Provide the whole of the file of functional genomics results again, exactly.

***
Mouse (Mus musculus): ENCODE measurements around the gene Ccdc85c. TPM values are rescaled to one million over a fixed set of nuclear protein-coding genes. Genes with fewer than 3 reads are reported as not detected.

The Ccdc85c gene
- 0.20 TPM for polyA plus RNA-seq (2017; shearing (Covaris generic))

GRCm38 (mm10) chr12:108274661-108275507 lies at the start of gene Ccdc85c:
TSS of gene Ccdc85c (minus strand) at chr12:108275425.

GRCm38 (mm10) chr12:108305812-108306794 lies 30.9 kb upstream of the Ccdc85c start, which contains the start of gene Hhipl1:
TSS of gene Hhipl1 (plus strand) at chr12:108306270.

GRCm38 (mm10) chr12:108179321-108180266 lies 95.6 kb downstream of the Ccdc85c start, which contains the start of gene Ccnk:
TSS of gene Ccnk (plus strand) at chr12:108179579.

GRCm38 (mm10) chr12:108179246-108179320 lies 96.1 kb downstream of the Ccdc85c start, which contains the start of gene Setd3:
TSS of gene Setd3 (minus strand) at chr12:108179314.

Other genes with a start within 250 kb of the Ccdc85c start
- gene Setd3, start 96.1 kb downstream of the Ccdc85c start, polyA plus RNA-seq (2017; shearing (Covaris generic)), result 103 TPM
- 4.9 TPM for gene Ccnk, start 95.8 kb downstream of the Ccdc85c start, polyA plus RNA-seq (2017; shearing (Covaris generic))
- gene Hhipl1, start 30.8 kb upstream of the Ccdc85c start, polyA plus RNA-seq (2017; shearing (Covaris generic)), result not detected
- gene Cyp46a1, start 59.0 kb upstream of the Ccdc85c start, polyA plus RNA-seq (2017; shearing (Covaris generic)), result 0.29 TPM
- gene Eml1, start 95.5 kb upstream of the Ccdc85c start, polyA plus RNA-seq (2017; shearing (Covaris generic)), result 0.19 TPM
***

Mouse (Mus musculus): ENCODE measurements around the gene Ccdc85c. TPM values are rescaled to one million over a fixed set of nuclear protein-coding genes. Genes with fewer than 3 reads are reported as not detected.

The Ccdc85c gene
- 0.20 TPM for polyA plus RNA-seq (2017; shearing (Covaris generic))

GRCm38 (mm10) chr12:108274661-108275507 lies at the start of gene Ccdc85c:
TSS of gene Ccdc85c (minus strand) at chr12:108275425.

GRCm38 (mm10) chr12:108305812-108306794 lies 30.9 kb upstream of the Ccdc85c start, which contains the start of gene Hhipl1:
TSS of gene Hhipl1 (plus strand) at chr12:108306270.

GRCm38 (mm10) chr12:108179321-108180266 lies 95.6 kb downstream of the Ccdc85c start, which contains the start of gene Ccnk:
TSS of gene Ccnk (plus strand) at chr12:108179579.

GRCm38 (mm10) chr12:108179246-108179320 lies 96.1 kb downstream of the Ccdc85c start, which contains the start of gene Setd3:
TSS of gene Setd3 (minus strand) at chr12:108179314.

Other genes with a start within 250 kb of the Ccdc85c start
- gene Setd3, start 96.1 kb downstream of the Ccdc85c start, polyA plus RNA-seq (2017; shearing (Covaris generic)), result 103 TPM
- 4.9 TPM for gene Ccnk, start 95.8 kb downstream of the Ccdc85c start, polyA plus RNA-seq (2017; shearing (Covaris generic))
- gene Hhipl1, start 30.8 kb upstream of the Ccdc85c start, polyA plus RNA-seq (2017; shearing (Covaris generic)), result not detected
- gene Cyp46a1, start 59.0 kb upstream of the Ccdc85c start, polyA plus RNA-seq (2017; shearing (Covaris generic)), result 0.29 TPM
- gene Eml1, start 95.5 kb upstream of the Ccdc85c start, polyA plus RNA-seq (2017; shearing (Covaris generic)), result 0.19 TPM